Reply
    • CATIE on

      The U=U consensus statement(https://www.preventionaccess.org/consensus) is based on a body of evidence that has been accumulating over many years, including the PARTNER study, HPTN 052 and Opposites Attract. The U=U consensus statement is endorsed by researchers involved with all of these major studies. By endorsing the U=U statement, CATIE agrees with scientific experts in this field.

      Reply
  3. Stephen Richman M.D. on

    Finally the science, with the ceaseless effort of Prevention Access Campaign led by Bruce Richman, has become publicized and now the life changing message of U=U, if treatment is maintained, will continue to spread thruout the HIV community in Canada and thanks to IT, hopefully the rest of the world!

    Reply
  4. Yvon Vaillant on

    Once again, this is like the REP pill…. no talk about other communicable STD… so uneducated folks who read this will feel invincible and do away with condoms which may prevent syphilis, which is on the rise amongst gay men, and other STD. I urge you to act more responsibly and qualify your statement when you say… ”have great sex”!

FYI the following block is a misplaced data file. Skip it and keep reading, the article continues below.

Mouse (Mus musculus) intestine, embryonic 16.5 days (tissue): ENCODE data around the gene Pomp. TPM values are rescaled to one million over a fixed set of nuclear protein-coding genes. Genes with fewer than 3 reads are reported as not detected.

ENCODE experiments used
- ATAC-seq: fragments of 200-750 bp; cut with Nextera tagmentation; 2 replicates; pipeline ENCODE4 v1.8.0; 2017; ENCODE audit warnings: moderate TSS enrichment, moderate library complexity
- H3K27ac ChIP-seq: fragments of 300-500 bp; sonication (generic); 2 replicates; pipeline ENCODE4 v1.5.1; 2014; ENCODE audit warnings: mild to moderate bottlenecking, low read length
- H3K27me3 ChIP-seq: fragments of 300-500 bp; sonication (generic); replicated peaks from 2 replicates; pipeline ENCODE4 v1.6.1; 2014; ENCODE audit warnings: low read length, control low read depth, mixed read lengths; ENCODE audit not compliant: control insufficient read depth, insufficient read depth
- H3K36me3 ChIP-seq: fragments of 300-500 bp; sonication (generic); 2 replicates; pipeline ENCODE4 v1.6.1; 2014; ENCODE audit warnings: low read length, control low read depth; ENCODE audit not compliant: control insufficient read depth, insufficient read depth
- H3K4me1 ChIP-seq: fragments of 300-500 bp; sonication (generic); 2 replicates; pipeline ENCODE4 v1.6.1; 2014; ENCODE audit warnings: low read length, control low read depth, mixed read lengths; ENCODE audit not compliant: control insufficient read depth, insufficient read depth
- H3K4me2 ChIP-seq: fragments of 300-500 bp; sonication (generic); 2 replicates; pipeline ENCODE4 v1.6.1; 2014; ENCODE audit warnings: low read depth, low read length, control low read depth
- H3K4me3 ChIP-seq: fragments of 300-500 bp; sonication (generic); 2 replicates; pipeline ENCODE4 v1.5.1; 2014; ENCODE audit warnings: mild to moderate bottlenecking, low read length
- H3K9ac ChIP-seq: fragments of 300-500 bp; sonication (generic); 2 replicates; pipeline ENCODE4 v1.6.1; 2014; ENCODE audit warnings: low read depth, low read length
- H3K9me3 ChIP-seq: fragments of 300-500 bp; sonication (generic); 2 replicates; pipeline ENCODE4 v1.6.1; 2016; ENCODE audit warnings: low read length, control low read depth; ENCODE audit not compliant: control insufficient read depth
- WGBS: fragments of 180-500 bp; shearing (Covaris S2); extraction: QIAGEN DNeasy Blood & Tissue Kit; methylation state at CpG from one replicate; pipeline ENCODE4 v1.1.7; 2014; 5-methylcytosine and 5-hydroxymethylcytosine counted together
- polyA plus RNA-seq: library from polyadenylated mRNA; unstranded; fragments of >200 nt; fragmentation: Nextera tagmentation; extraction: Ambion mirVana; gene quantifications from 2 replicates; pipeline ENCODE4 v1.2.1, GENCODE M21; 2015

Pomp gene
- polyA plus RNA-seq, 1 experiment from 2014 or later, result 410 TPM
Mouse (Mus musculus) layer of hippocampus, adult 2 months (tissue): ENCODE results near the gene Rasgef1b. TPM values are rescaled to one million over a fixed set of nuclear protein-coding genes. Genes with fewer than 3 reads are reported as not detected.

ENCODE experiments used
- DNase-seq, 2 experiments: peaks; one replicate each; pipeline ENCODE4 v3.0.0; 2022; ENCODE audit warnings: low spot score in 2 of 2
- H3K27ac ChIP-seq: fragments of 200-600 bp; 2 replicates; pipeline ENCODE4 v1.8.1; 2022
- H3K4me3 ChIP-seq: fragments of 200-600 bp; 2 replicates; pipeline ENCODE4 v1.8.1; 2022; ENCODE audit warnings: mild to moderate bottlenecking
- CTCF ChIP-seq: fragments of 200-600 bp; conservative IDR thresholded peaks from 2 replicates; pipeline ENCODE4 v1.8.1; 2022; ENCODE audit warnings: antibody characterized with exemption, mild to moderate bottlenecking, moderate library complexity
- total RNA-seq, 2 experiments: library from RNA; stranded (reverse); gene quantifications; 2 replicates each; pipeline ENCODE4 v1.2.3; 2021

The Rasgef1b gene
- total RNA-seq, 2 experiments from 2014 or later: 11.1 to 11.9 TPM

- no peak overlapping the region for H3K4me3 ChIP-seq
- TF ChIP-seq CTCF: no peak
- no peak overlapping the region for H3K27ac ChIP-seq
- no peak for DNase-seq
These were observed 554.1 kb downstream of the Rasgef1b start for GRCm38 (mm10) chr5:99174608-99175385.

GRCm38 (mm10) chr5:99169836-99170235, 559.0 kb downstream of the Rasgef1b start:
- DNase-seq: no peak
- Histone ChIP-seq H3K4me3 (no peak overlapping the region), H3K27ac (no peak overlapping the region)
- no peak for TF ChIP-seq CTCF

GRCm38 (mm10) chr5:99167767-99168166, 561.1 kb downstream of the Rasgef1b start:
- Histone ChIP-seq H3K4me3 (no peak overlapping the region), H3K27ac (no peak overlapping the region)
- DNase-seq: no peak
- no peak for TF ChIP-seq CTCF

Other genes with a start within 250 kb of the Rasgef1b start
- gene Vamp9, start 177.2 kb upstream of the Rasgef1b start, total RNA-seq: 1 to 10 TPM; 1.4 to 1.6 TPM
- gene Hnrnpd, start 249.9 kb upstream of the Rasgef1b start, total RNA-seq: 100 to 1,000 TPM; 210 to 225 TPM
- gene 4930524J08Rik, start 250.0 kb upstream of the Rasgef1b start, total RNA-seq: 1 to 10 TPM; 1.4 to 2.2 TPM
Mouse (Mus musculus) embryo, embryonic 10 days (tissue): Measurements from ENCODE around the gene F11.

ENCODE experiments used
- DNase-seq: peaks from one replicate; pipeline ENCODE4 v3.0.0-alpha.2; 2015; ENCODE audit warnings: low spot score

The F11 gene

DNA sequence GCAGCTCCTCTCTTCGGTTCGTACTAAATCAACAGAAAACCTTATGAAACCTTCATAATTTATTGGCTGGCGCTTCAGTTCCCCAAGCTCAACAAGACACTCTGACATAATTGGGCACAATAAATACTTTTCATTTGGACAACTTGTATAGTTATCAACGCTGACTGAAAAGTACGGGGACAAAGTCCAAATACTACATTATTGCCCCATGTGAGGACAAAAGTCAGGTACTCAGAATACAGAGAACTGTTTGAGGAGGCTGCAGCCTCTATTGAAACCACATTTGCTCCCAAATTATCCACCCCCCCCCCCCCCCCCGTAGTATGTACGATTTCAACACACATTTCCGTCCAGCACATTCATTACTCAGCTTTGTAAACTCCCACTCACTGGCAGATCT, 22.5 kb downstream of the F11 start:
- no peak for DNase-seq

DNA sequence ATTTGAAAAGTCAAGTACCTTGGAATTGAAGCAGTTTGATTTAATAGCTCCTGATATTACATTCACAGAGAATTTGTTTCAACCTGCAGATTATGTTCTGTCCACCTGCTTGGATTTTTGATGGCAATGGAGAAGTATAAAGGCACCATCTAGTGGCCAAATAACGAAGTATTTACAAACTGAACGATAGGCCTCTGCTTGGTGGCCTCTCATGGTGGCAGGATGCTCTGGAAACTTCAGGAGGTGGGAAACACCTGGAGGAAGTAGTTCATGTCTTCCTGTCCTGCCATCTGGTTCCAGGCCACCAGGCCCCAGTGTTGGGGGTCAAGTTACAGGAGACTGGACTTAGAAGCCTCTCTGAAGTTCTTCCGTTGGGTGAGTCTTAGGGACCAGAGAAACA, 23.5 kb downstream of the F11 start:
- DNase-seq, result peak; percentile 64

Reply
    • James Forbes on

      Read the rest of the CATIE website before jumping to conclusions. I assume you are using a condom for oral sex, a dental dam for kissing and other situations where there is any fluid exchange? Most STD’s aside from HIV are transmittable in many, many ways, and this amounts to little more than more shaming and moralizing. When are you people going to be done pointing your fingers at everyone else?

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    • Bradley West on

      These comments are made in conversation with regards to HIV, not all other existing STI’s. That is why the emphasis is on HIV only. The criminalization of non-disclosure of STI’s does not happen…it only happens with HIV, this is why specific conversations around HIV need to happen.